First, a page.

Live sessions are sometimes difficult to orchestrate and if you would rather record your lectures and share the videos with your students later (via MeisterTask, for example), this is easier to do than you think. If you’re using Windows, there is a built-in screen recorder in the game bar. To get to it, just search for game bar, turn on your microphone and start recording your lecture. On a Mac, there is also a built-in screen recorder in Quicktime.
Whether you create a mind map in real-time, use the presentation mode, or pre-record your lessons, lecturing to students from home is possible with MindMeister. For classroom mind mapping inspiration, see these resources:
- Mind Mapping in my Classroom with MindMeister
- Easy to Use Mind Map Templates for Teachers and Students
- How One Teacher Uses MindMeister in the Classroom to Inspire Students
3. Transform In-class Discussions Into Online Brainstorming
One aspect of classroom teaching that is hard to match remotely is analysis. But we have a suggestion for that, too. After your students have done the preliminary frontal part of a lesson, such as reading or watching, provide them with a mind map template that you have created. This mind map will serve as a guided debrief, taking the place of the discussion you would have held in class. You can identify the main points or key takeaways from the input and let your students fill in the sub-points. Students can then turn in their mind maps as assignments that you can grade. In this way, you will be able to assess how your students are absorbing the information at home.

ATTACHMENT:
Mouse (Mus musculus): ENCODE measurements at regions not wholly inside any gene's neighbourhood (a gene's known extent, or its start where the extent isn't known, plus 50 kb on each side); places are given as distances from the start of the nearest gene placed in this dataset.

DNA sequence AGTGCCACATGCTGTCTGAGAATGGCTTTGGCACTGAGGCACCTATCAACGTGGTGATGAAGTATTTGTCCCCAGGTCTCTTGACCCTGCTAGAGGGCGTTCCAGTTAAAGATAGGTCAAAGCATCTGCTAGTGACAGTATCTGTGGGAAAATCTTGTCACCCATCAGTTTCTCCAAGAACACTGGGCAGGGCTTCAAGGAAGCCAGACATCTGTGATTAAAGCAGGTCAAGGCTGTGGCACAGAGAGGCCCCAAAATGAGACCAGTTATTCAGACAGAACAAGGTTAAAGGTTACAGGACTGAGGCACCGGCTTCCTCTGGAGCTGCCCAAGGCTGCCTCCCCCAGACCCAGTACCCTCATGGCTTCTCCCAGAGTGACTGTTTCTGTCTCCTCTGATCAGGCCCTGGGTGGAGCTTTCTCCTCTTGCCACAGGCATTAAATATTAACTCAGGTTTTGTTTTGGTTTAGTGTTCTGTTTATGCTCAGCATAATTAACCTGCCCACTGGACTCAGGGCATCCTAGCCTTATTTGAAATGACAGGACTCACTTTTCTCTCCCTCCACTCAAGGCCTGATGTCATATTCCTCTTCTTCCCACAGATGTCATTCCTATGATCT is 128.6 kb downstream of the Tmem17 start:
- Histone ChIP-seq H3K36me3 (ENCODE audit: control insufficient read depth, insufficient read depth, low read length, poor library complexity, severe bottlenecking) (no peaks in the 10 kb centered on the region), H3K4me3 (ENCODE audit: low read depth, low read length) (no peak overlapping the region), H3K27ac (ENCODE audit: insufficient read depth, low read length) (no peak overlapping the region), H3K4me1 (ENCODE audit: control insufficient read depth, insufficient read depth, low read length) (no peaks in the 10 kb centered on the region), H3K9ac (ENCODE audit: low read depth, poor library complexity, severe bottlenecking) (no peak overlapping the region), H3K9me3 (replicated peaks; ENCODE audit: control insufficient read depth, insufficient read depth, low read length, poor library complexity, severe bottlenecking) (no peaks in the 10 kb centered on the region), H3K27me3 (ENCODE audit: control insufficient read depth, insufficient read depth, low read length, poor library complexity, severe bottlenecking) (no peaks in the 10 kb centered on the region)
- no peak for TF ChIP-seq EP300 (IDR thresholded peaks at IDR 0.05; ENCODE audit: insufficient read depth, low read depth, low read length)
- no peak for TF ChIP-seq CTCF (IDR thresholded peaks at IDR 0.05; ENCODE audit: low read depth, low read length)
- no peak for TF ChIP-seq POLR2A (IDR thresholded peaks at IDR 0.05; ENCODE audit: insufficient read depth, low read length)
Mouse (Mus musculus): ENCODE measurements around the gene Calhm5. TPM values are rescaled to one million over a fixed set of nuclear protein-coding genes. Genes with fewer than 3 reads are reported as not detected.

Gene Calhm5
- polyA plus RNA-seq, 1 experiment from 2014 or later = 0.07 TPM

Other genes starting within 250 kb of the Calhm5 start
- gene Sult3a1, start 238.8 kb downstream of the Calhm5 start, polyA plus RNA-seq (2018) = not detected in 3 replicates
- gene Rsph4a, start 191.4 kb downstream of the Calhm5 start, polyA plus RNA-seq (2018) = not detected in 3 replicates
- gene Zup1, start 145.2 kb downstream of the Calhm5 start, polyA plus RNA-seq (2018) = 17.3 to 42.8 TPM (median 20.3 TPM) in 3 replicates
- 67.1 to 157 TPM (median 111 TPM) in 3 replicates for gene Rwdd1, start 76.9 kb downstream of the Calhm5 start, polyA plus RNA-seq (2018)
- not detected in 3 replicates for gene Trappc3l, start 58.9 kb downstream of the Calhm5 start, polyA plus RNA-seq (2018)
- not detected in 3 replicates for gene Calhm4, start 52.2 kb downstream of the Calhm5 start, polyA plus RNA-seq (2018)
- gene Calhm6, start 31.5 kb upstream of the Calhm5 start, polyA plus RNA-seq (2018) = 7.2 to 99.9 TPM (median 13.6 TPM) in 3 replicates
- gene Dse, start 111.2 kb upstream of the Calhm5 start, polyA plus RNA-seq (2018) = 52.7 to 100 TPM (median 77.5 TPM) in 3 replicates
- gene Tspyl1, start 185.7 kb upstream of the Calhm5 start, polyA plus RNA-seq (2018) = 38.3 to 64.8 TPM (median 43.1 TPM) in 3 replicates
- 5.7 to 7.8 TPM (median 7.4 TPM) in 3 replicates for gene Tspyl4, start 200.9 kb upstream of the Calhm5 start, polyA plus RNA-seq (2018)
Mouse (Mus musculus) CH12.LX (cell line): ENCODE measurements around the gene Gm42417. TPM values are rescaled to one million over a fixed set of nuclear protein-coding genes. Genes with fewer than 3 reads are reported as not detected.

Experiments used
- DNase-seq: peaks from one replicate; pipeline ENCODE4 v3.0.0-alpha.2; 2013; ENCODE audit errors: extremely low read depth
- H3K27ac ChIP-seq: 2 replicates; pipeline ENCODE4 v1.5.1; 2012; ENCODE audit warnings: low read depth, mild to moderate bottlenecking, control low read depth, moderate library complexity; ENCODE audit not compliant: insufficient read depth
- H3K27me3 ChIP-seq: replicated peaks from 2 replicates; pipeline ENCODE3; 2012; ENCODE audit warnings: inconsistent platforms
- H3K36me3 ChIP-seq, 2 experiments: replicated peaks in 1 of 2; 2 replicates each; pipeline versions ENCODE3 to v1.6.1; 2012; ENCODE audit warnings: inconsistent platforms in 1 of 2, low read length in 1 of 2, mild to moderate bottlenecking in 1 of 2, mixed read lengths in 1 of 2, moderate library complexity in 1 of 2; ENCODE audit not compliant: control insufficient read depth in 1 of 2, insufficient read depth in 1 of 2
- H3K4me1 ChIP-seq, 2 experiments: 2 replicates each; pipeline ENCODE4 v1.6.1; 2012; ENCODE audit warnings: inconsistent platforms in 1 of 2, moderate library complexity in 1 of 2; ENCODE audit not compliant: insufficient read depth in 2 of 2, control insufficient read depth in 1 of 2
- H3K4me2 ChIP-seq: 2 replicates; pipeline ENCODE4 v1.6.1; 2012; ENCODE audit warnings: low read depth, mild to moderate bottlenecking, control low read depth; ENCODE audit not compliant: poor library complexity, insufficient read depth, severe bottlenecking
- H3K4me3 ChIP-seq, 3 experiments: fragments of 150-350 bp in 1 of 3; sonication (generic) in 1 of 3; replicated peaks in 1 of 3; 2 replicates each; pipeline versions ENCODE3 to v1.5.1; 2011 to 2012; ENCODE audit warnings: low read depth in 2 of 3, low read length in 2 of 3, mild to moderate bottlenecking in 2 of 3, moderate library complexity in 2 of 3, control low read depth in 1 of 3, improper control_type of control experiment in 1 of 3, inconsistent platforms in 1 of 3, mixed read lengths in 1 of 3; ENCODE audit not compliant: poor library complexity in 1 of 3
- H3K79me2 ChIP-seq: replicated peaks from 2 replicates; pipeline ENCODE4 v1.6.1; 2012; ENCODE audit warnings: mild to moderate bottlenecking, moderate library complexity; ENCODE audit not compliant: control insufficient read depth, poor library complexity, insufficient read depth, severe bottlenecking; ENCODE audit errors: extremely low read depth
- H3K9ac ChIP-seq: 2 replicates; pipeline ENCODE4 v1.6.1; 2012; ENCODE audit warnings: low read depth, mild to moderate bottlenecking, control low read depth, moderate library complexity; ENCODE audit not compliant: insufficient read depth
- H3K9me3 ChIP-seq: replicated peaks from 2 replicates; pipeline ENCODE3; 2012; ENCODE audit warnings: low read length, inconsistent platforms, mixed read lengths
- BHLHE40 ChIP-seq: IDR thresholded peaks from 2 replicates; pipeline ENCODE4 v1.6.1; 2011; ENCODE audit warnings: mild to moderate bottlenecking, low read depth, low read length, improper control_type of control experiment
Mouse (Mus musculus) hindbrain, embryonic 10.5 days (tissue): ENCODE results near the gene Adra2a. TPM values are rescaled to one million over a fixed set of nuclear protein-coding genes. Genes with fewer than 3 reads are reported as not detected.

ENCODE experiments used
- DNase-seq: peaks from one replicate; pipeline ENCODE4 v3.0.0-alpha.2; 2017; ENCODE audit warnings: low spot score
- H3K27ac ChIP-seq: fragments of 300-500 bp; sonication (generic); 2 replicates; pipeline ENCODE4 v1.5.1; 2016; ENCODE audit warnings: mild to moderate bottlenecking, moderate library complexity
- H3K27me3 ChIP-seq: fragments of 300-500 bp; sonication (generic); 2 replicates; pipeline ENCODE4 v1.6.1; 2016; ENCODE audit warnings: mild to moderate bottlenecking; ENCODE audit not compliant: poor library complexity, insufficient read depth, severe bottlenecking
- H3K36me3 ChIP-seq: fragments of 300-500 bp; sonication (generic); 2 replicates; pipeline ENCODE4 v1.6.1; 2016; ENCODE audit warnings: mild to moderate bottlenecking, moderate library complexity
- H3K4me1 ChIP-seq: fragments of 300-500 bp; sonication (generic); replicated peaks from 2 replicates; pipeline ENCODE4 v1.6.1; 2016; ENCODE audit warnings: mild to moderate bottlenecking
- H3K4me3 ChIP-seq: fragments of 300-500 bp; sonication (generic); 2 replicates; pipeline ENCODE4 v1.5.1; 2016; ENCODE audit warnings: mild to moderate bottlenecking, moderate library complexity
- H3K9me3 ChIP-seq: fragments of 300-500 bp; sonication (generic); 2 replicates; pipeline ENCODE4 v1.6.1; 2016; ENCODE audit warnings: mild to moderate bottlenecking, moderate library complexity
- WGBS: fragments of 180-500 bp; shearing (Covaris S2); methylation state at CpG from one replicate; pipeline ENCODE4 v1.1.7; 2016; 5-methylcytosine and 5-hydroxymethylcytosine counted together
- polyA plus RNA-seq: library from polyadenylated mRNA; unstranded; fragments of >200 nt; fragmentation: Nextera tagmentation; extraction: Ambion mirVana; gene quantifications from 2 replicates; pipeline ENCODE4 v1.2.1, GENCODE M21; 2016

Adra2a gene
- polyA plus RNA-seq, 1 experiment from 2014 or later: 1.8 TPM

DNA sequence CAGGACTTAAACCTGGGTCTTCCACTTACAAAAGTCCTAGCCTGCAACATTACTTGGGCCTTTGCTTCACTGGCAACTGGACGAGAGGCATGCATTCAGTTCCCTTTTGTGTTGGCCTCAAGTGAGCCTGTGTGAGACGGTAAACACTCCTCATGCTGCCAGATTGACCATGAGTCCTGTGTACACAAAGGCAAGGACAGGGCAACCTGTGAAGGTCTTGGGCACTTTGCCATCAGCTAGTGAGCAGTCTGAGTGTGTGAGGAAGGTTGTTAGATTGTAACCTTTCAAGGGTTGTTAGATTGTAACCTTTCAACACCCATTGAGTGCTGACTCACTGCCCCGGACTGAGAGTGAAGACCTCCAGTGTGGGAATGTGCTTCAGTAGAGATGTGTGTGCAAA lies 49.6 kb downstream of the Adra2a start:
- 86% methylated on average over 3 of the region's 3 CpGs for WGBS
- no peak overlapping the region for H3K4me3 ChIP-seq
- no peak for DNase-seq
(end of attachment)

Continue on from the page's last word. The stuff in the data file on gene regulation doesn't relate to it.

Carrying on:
4. Group Work
Because MindMeister is made for collaboration, it lends itself well to group work. Between the chat, comment and voting functions of MindMeister, students can work together as easily (if not more efficiently) as if they were in the same location. Let the students create and invite each other to mind maps that they can then turn in to you. Usually, assessing group work is difficult, but with MindMeister, you can see who contributed what by replaying the history of the mind map. In this way, you’ll know that the students really are working in groups at home.
Sociology students collaborated on@padlet to create mindmaps explaining cultural differences in the family dynamic. Cross cultural education is the best kind of education!@gems_daa #remotelearning #InThisTogetherDubai
— Chris Hagen(@hagen_cj) April 2, 2020
Just as you can have individual students fill out mind maps that you prepare, you can also ask students to do this in groups of four or five. Once they are finished, you can share the group mind maps with the rest of the class to see what conclusions other groups reached. Comparing those similar but different mind maps creates a good basis for a class discussion, which can be held in a virtual meeting or on a discussion board.
For ideas about how to get the most out of group mind mapping, see these resources:
- The Teacher’s How-To Guide to Group Mind Mapping
- Online Collaboration in the Classroom with Mind Maps
Ready to Get Going?
These are only a few of the many things you can do with your students using MindMeister, but we know that you need to get started as quickly as possible. If you need getting used to MindMeister, please take our Getting Started course in the MindMeister Academy or visit our support website. For inspiration, ideas and tips, please visit our blog. And, of course, if you hit any bumps along the way, do reach out to us — we would like to help!